Have you seen the scene in Titanic film where the small band play on as panic erupts across every layer of the sinking ship? The band leader was Wallace Henry Hartley and Iím here at his final resting place. On a cold Saturday afternoon I drove to Colne and parked outside a chip shop (window open, lovely smell.) I crossed the road and found, behind the chapel, a cemetery on a hill. Thankfully it wasnít too sprawling and I soon found the proud stone off the main path.
Wallace was born in this town in Lancashire and music was in the family blood. His dad was the choirmaster and Sunday school superintendent at the local chapel where the family worshipped. He studied at Colne's Methodist day school, sang in Bethel's choir and learned violin from a fellow congregation member (note the violin carving on the headstone.) Leaving school he worked at a local bank. The family moved to Huddersfield and Wallace joined the Huddersfield Philharmonic Orchestra. Music really did swish in the blood as at 25 he left home to the join the municipal orchestra in Bridlington (on the east coast.) At 31 he joined the Cunard Line as a musician, serving on some huge liners RMS Lucania, RMS Lusitania and RMS Mauretania.
Whilst serving on RMS Mauretania musicians were transferred from Cunard to the White Star Line which owned the Titanic.† In April 1912 Wallace was 34 and had proposed to his girlfriend so he was reluctant to leave her when he became bandmaster on RMS Titanic. However he decided to go as work on this prestigious liner would probably lead to more work. When the Titanic hit an iceberg panic sprinted across the decks. It was obvious the liner was going to sink so lifeboats were put into the water. Wallace and his fellow band members started playing music to help calm the passengers. Many of the survivors said that he and the band continued to play until the very end. Not one of the band members lived to confirm this.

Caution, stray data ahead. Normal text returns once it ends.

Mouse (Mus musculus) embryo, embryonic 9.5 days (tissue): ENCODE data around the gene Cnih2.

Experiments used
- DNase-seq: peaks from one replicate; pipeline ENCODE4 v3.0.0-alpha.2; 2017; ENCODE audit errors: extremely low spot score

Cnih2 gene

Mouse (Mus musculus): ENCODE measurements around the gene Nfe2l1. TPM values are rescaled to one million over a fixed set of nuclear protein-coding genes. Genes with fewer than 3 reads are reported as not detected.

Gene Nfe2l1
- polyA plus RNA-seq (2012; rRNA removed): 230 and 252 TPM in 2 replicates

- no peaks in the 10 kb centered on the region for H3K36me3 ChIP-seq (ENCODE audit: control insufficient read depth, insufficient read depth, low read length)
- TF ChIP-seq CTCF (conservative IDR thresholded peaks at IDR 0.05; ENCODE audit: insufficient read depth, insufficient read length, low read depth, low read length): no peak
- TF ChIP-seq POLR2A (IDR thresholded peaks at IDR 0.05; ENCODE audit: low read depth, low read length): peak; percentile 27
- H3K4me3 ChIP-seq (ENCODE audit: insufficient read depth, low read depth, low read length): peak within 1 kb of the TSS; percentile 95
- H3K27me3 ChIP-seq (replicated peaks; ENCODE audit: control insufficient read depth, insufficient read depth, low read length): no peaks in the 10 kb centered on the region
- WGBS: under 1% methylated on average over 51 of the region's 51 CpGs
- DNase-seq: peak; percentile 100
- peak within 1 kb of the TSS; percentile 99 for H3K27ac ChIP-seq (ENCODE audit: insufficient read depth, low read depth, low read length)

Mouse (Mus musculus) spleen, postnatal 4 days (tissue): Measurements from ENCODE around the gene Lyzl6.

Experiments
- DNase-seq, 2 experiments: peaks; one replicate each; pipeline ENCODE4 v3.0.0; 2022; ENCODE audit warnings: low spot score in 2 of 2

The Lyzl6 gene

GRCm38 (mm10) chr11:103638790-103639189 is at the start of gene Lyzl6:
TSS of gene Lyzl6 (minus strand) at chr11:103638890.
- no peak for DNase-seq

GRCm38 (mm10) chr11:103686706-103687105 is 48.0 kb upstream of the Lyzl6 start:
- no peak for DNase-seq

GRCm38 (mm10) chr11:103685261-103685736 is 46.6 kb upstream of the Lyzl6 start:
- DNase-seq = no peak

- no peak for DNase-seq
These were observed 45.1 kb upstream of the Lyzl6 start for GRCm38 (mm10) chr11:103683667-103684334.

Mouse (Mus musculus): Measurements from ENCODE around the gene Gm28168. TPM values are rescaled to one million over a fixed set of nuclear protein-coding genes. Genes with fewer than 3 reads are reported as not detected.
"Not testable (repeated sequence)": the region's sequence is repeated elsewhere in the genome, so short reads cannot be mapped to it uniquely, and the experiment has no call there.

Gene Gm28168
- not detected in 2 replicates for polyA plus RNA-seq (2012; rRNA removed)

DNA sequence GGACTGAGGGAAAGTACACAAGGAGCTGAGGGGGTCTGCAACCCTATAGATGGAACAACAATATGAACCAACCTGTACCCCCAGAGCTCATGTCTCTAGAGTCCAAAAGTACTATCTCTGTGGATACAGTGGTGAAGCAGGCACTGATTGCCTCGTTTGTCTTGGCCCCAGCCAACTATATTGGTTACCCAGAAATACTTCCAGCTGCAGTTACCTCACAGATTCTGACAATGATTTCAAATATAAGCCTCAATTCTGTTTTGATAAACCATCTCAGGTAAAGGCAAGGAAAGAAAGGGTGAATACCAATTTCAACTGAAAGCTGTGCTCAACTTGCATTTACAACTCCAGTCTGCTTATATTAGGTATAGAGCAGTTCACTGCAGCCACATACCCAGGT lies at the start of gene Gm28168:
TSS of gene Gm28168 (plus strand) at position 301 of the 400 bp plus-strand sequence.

Who knows if they did play on to the bitter end? A survivor who was on 'Collapsible A' lifeboat said Wallace and his band were stood near the entrance to the grand staircase. Three were washed off and the other five held on to a railing. How close this witness was is unknown but he said Wallace exclaimed, "Gentlemen, I bid you farewell!" as the bow pulled them under.
It was two weeks before he was recovered. He was fully dressed and wearing a cork and life jacket. Strapped to his body was a leather music case containing his violin. He was returned to Liverpool where is father was waiting to bring him back to Colne.† 30,000 - 40,000 lined the route of his funeral procession and 1,000 attended his funeral on 18th May 1912. Nobody knows what the last tune the band played at the liner sank. If it was Nearer, My God, to Thee it was probably the "Propior Deo" version he had learn at church in Colne. This version was played at his funeral.
In October 2013 the violin in the case strapped to Wallaceís chest was sold for £900,000 in 10 minutes at auction in Wiltshire. It had only two strings, was cracked and water-stained. It had been returned to his fiance (who never married) who kept it as a shrine to the man she never saw alive again. After her death it was given to her local Salvation Army citadel then later passed on to a woman in the 1940s. He son found it in her attic. More than 315,000 people viewed it during a three-month exhibition in the United States.
As I looked at the 3m high stone a man passed by with a small terrier. Three lads sat on a bench nearby with their bikes on the grass. I was going to draw their attention to the man who lay here. When you watch the Titanic film you donít quickly associate it with a man from a stone town in Lancashire.
A shot of Colne Cemetery from the rear...